I’m not aware of any case where a registry has consciously registered a famous brand, without permission, as part of its promotional allotment.

“The website is hosted automatically by the Feedback platform,” Westerdal said. “Fox Television Network has raised no concerns and has not applied for the domain during sunrise. We are testing out promotion of the TLD with the domain as per our ICANN contract.”

Fox may still be able to buy the domain during sunrise, he said.

“This is a Registry Operation name. During sunrise, If we receive an application from a sunrise-eligible rights holders during sunrise for a Registry Operations name we may release the name for registration,” he said.

Fox’s usual registrar is MarkMonitor. Matt Serlin, VP there, said in an email that the TLS move could be raised with ICANN Compliance:

I find it curious that this branded domain name would have been registered to the registry prior to the sunrise period which is restricted to the 100 registry promotional names. The fact that the domain is actually resolving to a live site soliciting feedback for The Fox Broadcasting Company is even more troubling. MarkMonitor may look to raise this to ICANN Compliance once the registry is able to confirm how this domain was registered seemingly outside of the required process.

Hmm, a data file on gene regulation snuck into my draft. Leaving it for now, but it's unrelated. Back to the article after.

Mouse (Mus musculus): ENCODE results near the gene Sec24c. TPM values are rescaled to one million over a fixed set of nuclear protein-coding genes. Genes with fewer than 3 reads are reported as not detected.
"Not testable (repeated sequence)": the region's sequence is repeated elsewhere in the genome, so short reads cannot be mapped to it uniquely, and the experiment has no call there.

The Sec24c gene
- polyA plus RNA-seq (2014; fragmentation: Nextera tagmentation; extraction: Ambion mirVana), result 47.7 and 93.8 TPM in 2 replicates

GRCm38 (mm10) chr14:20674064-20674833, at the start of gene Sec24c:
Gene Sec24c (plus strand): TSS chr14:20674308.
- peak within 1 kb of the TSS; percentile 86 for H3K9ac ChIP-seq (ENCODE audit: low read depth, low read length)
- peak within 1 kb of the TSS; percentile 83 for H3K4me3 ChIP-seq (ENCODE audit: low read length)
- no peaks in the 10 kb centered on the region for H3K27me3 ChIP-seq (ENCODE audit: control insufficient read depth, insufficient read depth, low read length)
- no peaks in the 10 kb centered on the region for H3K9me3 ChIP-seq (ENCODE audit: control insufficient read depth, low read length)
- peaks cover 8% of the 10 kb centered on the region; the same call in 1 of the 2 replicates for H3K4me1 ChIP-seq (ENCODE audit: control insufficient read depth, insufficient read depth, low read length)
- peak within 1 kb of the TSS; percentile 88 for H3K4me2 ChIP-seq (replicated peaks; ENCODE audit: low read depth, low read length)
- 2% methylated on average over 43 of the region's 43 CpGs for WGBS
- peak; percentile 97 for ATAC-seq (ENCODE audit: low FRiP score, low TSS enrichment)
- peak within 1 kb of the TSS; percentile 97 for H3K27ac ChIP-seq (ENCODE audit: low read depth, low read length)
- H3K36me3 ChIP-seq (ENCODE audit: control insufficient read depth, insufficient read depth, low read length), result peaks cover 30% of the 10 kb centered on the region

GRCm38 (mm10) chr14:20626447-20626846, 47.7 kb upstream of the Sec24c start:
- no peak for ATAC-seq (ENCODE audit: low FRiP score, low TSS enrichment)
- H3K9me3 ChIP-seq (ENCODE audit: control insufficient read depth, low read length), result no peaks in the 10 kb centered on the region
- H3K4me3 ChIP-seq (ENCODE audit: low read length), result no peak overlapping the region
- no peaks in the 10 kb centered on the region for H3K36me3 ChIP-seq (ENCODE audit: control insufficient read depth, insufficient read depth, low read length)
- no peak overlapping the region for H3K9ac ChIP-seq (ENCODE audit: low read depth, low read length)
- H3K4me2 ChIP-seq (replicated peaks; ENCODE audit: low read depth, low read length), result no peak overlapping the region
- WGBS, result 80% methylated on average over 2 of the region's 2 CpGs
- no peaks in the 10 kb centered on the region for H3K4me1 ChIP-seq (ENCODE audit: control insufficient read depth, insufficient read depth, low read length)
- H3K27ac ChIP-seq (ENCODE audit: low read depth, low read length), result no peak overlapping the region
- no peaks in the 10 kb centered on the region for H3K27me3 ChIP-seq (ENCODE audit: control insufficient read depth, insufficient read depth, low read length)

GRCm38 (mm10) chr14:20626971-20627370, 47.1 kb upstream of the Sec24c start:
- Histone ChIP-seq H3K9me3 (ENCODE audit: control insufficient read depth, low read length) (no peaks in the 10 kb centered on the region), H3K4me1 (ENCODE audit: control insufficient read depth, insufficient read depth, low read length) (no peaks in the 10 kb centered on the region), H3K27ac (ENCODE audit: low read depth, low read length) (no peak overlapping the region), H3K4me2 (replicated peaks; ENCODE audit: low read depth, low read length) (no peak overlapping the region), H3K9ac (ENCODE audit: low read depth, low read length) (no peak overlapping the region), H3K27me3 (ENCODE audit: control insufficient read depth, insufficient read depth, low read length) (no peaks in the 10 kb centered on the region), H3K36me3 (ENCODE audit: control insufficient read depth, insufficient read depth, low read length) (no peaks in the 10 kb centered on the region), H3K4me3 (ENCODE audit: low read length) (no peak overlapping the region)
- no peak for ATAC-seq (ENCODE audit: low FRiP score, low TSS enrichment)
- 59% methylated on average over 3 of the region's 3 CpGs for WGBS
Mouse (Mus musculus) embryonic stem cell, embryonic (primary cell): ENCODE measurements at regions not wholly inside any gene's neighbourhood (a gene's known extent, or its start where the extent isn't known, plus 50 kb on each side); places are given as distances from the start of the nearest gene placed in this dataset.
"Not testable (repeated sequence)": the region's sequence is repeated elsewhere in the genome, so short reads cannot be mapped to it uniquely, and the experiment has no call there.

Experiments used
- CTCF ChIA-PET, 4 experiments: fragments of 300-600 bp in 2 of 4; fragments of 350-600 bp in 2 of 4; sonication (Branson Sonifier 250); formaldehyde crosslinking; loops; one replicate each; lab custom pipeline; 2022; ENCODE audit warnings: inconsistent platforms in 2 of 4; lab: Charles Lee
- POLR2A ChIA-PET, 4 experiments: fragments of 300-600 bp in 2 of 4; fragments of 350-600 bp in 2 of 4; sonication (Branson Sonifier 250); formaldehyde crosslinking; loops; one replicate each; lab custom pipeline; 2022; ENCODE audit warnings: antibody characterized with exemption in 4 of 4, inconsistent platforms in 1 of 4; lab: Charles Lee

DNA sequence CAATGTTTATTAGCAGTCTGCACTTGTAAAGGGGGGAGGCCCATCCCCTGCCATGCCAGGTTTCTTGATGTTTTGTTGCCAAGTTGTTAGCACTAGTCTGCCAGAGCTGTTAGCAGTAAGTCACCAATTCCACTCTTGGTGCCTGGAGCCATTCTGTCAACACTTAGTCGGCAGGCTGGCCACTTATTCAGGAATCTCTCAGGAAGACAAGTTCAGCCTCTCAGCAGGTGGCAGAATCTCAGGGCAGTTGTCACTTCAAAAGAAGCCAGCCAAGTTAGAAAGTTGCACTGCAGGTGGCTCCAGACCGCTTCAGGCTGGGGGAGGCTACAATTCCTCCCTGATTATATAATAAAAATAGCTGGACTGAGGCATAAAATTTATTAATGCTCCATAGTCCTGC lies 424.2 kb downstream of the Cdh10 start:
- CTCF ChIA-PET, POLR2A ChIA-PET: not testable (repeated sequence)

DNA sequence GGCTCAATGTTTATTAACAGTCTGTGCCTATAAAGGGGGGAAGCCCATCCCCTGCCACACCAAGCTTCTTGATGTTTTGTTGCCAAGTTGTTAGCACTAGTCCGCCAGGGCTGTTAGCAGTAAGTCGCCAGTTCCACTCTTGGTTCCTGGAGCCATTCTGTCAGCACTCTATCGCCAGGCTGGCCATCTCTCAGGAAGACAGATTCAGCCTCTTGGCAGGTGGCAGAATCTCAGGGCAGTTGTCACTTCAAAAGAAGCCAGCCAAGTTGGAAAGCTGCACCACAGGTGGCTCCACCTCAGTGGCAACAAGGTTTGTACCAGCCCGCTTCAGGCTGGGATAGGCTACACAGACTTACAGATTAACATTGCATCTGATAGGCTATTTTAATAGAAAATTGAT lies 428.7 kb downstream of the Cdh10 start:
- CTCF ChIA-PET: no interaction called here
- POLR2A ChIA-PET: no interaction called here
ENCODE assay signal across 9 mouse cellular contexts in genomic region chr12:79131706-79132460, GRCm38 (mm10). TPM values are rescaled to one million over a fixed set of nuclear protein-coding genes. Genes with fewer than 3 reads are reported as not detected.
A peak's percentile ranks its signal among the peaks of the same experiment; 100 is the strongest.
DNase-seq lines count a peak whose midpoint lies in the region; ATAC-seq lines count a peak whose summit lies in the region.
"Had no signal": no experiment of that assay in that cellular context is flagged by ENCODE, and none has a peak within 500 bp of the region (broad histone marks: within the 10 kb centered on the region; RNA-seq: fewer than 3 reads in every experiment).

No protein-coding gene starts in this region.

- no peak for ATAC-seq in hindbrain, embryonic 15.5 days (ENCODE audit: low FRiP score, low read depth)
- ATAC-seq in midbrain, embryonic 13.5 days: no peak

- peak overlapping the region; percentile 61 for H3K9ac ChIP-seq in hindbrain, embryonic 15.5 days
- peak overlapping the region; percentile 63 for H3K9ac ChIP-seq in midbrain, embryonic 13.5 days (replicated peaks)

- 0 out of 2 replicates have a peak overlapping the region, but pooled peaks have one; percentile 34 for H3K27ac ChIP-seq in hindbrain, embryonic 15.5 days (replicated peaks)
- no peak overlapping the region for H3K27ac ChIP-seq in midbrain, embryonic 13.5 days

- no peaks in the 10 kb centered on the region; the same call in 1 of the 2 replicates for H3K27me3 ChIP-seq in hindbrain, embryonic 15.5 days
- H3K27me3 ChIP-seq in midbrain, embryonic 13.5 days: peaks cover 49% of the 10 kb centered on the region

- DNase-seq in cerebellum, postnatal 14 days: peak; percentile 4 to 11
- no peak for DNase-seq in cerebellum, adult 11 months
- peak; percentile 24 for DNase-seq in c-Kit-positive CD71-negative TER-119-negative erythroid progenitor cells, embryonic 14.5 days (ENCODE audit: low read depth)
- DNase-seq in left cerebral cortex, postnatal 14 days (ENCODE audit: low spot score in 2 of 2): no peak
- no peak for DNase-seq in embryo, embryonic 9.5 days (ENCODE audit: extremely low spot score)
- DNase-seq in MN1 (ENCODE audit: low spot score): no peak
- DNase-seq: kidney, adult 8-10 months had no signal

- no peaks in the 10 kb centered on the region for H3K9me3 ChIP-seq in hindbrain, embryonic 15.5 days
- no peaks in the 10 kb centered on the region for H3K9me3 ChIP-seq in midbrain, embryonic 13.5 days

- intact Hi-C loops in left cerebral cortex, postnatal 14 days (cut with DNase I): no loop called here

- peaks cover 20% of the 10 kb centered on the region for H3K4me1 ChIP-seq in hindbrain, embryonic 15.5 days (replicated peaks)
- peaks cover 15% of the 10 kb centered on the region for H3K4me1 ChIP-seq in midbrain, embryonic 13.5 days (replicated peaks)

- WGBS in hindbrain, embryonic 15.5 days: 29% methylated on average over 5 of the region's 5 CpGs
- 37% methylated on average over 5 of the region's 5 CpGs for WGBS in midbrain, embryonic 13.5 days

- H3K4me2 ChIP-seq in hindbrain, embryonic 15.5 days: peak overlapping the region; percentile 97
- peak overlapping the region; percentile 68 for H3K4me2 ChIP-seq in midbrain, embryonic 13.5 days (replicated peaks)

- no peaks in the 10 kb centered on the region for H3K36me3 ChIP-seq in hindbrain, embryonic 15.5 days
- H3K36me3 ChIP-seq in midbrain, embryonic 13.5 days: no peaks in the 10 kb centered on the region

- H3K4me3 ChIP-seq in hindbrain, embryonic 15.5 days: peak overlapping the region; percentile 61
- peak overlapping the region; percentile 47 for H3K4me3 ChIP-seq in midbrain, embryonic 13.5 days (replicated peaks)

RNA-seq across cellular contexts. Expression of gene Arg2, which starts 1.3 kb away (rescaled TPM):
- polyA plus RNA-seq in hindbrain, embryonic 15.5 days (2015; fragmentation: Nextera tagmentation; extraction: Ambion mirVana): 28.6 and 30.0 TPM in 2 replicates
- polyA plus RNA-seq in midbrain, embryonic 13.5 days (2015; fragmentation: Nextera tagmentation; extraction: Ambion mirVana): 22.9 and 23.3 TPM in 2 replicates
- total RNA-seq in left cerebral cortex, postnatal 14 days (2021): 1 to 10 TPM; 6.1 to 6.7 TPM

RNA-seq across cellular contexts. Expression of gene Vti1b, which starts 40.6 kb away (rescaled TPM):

The IP community originally fought the introduction of the 100-domain pre-sunrise exception, saying unscrupulous registries would use it to stop trademark owners registering their brands.

While there have been some grumblings about registries reserving dictionary terms that match trademarks, this may be the first case of a registry unambiguously targeting a brand.

Top Level Spectrum courted controversy with the trademark community last week when it told DI that it plans to sell 5,000-brand match domains to a third party company after .feedback goes into general availability in January.

Westerdal told us this is not “cybersquatting”, as the sites contain disclaimers and are there to facilitate free speech.

What do you think about this use of brands as “promotional” domains?

It’s indisputably pushing the envelope of what is acceptable, but is it fair? Should registries be allowed to do this?